Legacy by Josh Sarantitis and Eric Okdeh in Philadelphia, PA
The city is best known for the Liberty Bell and those amazing Philly cheesesteaks. However, did you also know that Philadelphia is home to the largest public art program in the nation?
Mural Arts Philadelphia started in 1984 in an effort to cover up the city’s graffiti. Over the past 35 years, the program has morphed into so much more. Artists and communities work together to transform public spaces with anywhere from 50-100 art projects each year.
Now, the murals have become a significant part of the history, voice, and future of Philadelphia. While you can spot the art all over the city, from skyscrapers to outdoor play areas, you can also take a dedicated walking tour to learn more. Over 15,000 people learn about the purpose and process behind the murals in the world’s largest outdoor art gallery each year.
As a way to connect the community together, the Mural Arts Philadephia mission is to “inspire change in people, place, and practice, creating opportunity for a more just and equitable Philadelphia.”
Many of the mural arts around the city speak to a deeper meaning. While they are all beautiful, the greater part of the process incites how the artists work with communities to showcase a great sense of experience and identity.
While single murals are often intriguing, many of Philadelphia’s murals belong to an overarching project. Each project has a specific purpose and focus in an area of town. These projects can include civil rights, history, and prominent figures that were important to the city of Philadelphia.
Located on 13th and Locust streets, Philadelphia Muses is a mural that has remained a top favorite. It was completed in 1999 and features the art, color, and creativity of the people of Philadelphia.
Circles and spheres dominate the piece as nine muses all mean something different. Meg Saligman created the piece using parachute cloth that was attached to the brick wall using acrylic gel.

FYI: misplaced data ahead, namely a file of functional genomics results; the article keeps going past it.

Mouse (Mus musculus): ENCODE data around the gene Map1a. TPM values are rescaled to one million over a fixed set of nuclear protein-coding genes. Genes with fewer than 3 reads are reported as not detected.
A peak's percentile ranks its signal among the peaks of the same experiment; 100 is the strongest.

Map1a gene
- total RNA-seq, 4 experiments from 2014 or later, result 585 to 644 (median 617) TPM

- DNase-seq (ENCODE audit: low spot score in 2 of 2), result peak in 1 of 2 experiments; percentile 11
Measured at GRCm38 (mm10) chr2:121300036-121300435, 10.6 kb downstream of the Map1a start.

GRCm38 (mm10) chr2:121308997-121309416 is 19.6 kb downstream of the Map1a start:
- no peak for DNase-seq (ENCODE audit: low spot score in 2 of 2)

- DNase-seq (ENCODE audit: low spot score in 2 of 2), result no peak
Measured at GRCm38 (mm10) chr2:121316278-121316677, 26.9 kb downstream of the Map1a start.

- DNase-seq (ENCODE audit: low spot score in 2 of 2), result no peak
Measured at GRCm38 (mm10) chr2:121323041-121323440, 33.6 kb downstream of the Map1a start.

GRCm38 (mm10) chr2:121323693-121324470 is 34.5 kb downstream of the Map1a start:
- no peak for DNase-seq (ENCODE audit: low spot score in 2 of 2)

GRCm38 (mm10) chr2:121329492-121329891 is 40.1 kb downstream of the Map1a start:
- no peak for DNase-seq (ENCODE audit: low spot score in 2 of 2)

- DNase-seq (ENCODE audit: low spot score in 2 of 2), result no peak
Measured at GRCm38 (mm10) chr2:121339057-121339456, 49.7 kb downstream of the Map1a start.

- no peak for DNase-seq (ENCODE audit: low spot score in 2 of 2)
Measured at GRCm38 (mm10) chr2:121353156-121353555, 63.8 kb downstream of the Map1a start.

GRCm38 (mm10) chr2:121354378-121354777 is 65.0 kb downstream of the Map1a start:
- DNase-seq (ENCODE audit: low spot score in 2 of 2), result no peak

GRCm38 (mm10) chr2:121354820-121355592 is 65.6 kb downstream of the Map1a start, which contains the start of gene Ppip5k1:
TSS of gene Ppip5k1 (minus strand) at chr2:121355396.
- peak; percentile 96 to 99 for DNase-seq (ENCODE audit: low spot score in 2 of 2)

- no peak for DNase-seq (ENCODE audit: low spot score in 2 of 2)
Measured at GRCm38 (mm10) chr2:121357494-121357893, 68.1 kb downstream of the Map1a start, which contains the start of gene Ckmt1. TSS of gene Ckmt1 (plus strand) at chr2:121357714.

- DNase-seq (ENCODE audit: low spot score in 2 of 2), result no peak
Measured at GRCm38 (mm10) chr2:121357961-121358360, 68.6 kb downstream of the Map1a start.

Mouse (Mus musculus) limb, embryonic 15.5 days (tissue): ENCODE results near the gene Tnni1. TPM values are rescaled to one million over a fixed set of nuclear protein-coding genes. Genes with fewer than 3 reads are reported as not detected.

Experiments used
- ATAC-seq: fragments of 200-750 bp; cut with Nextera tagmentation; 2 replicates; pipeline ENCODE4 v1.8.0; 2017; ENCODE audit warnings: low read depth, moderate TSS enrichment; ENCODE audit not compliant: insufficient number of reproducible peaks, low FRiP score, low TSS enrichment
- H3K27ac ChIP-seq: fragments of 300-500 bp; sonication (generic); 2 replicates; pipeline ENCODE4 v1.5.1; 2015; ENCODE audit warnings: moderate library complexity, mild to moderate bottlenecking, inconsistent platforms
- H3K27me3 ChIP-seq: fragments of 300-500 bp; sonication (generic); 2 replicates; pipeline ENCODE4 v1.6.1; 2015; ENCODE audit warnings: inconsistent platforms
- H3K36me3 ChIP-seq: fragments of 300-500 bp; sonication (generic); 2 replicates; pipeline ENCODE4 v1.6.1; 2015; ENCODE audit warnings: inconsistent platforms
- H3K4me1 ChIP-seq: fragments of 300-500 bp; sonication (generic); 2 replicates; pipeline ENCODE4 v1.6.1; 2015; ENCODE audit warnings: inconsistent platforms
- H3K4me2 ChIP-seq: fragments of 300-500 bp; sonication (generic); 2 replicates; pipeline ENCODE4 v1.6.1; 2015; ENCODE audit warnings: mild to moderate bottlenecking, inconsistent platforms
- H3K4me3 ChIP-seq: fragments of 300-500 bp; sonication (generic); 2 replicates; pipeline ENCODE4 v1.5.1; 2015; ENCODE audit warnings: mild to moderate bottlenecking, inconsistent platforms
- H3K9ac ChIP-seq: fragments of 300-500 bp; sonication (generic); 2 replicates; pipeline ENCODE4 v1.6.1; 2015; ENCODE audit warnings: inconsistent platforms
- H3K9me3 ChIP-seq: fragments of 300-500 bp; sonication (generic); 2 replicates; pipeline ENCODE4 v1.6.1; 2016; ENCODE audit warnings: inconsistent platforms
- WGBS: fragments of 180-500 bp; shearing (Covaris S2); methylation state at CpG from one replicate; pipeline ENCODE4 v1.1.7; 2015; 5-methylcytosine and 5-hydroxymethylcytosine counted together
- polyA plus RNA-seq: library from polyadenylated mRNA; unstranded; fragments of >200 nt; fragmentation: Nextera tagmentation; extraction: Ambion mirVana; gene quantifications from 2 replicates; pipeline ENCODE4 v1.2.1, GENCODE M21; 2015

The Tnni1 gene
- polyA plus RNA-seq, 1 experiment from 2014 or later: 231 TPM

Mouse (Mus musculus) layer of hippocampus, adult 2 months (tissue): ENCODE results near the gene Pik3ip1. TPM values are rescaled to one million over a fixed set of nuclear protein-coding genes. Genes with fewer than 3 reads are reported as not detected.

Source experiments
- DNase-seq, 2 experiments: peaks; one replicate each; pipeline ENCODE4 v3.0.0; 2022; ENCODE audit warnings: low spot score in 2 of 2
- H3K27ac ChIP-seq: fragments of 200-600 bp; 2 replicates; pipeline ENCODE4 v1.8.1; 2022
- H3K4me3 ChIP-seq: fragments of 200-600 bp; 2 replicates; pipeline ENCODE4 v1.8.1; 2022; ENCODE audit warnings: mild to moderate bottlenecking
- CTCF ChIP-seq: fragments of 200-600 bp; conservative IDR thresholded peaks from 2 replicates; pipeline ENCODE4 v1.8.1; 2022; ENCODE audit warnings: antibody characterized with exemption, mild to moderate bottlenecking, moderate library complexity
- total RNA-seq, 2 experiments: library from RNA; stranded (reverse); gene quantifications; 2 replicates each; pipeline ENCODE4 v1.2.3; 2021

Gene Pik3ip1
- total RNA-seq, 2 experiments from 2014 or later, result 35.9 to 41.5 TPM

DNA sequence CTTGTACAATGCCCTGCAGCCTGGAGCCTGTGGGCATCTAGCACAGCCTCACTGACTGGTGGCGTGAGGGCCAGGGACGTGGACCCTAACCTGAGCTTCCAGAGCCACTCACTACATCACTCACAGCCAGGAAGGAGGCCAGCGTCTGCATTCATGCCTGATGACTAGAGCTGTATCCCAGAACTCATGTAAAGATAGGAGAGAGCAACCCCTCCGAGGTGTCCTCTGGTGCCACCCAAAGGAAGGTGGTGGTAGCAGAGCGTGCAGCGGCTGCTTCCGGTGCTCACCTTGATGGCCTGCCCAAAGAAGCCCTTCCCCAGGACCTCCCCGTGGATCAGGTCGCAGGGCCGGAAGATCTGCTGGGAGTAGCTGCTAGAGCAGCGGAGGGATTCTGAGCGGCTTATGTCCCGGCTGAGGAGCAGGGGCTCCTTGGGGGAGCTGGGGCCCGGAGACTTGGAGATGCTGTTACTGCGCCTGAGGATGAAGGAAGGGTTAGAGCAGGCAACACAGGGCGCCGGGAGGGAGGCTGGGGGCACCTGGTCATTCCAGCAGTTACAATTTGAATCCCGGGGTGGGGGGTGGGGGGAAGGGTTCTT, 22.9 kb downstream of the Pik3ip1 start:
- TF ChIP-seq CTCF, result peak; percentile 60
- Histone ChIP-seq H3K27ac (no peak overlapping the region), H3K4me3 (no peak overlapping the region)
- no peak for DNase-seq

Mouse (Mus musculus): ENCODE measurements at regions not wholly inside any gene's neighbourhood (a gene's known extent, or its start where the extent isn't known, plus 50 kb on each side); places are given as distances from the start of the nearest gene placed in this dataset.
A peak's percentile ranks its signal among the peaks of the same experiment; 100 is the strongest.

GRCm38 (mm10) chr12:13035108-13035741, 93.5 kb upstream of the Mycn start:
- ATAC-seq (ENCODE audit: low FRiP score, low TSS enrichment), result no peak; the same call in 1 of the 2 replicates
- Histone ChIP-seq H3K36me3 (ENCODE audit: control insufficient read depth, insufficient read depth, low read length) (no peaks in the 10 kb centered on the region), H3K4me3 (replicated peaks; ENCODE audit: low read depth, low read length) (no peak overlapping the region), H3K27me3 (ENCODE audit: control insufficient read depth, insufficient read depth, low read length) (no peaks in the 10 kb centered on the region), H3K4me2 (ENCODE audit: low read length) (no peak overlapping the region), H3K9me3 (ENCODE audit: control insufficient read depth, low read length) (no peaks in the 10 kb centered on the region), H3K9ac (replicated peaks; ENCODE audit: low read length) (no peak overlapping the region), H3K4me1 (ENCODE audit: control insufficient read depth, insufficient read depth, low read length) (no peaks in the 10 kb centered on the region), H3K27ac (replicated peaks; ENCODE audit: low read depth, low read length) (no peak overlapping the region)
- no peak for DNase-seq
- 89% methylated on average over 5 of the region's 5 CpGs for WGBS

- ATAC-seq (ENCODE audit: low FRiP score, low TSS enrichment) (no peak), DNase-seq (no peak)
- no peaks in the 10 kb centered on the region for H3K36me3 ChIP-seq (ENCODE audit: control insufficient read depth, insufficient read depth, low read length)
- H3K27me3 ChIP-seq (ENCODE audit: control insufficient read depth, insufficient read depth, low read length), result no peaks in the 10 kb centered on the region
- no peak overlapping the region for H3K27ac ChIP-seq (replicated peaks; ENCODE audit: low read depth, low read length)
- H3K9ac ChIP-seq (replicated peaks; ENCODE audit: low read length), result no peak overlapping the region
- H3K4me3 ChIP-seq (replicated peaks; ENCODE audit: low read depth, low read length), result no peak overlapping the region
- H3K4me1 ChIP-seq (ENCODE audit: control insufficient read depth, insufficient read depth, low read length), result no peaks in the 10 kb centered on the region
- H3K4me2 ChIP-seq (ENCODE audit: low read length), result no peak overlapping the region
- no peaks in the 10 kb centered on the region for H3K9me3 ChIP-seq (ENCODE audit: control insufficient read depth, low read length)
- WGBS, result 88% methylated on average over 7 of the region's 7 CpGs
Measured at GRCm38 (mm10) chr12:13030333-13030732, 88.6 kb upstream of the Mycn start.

One of the newest additions to the streets of Brotherly Love is the 33,000 square foot ground mural along Benjamin Franklin Parkway in center city. This celebratory piece used a team of 42 artists to help welcome back residents to the city after the COVID-19 pandemic. It used over 300 gallons of paint and 100 colors that depict each neighborhood in Philadelphia.
A community effort brought together this mural of Dr. Herman Wrice who made a huge impact on the drug problem in Philadelphia. This original mural sat at 3335 Spring Garden Street but was recently blocked by new construction.This is a huge plus for many of the Drexel and Upenn students looking to move into the area.
Residents worked together in this paint-by-number mural designed by artist David McShane. The new mural sits on a wall 35 feet high at the corner of 33rd Street and Haverford Avenue in Philadelphia, PA, and includes much of the same images as this original piece.
This stunning piece sits at Broad and Spring Garden Streets in the center city neighborhood. Common Threads was completed in 2016 and is considered one of the most iconic murals in Philly. The 8 story mural features contemporary people imitating the postures of past people in history. Some people are small, while others are larger than life.
The only person not paired with a past historical figure is Tameka Jones, a former student at the Philadelphia High School for the Creative and Performing Arts.
One of the most recently saved murals is also one of the city’s oldest. We The Youth was originally painted in 1987 by Keith Haring, an iconic pop artist. The mural sits on the side of a home located at 22nd and Ellsworth Streets in South Philly. The wall was significantly damaged, and restoration was completed in 2013 to keep the original mural updated.